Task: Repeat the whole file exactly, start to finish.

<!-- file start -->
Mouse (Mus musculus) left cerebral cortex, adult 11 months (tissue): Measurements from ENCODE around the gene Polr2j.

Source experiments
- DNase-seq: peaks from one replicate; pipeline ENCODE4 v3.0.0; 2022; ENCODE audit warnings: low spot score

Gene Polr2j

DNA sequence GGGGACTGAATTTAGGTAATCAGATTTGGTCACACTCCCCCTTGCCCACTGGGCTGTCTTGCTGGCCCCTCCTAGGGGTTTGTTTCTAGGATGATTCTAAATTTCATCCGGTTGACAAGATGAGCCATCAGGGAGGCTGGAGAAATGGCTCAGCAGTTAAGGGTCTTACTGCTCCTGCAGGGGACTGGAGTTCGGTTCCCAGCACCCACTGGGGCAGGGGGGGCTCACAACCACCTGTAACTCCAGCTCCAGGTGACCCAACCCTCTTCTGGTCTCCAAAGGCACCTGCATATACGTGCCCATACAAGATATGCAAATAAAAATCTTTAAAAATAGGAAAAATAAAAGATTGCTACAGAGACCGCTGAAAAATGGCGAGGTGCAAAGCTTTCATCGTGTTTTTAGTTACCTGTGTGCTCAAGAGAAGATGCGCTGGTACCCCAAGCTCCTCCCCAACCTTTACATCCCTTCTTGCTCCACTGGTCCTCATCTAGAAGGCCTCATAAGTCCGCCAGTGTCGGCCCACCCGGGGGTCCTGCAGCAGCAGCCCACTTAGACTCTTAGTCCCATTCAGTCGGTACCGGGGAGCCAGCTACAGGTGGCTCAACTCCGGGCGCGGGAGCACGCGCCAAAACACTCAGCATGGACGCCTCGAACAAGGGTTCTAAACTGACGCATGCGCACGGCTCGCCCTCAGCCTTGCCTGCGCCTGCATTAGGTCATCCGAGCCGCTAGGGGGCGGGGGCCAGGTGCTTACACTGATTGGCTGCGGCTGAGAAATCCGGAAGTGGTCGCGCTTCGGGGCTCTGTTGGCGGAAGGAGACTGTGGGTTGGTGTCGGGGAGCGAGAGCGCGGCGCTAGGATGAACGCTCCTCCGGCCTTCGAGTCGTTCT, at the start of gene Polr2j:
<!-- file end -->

Mouse (Mus musculus) left cerebral cortex, adult 11 months (tissue): Measurements from ENCODE around the gene Polr2j.

Source experiments
- DNase-seq: peaks from one replicate; pipeline ENCODE4 v3.0.0; 2022; ENCODE audit warnings: low spot score

Gene Polr2j

DNA sequence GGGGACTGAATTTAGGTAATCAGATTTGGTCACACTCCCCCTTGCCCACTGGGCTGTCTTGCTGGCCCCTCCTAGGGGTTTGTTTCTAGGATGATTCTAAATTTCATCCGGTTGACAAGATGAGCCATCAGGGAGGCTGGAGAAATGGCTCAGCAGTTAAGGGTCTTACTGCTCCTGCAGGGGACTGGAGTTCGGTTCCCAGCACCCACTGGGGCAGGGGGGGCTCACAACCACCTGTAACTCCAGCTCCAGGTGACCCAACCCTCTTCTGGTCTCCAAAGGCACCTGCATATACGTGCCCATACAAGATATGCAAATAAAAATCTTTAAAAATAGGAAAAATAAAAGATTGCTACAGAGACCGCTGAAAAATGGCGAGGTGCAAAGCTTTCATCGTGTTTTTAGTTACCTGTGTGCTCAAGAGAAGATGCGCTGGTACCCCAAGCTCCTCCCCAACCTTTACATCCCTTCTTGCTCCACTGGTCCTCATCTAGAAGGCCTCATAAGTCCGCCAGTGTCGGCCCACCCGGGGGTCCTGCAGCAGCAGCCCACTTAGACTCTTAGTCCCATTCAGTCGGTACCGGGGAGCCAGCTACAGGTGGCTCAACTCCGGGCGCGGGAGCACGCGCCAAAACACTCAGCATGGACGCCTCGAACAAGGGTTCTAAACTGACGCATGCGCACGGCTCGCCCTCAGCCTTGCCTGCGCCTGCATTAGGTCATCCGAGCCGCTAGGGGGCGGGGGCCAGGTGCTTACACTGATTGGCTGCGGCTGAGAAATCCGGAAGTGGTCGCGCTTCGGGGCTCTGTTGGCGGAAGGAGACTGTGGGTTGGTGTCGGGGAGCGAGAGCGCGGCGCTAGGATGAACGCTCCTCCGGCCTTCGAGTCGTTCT, at the start of gene Polr2j: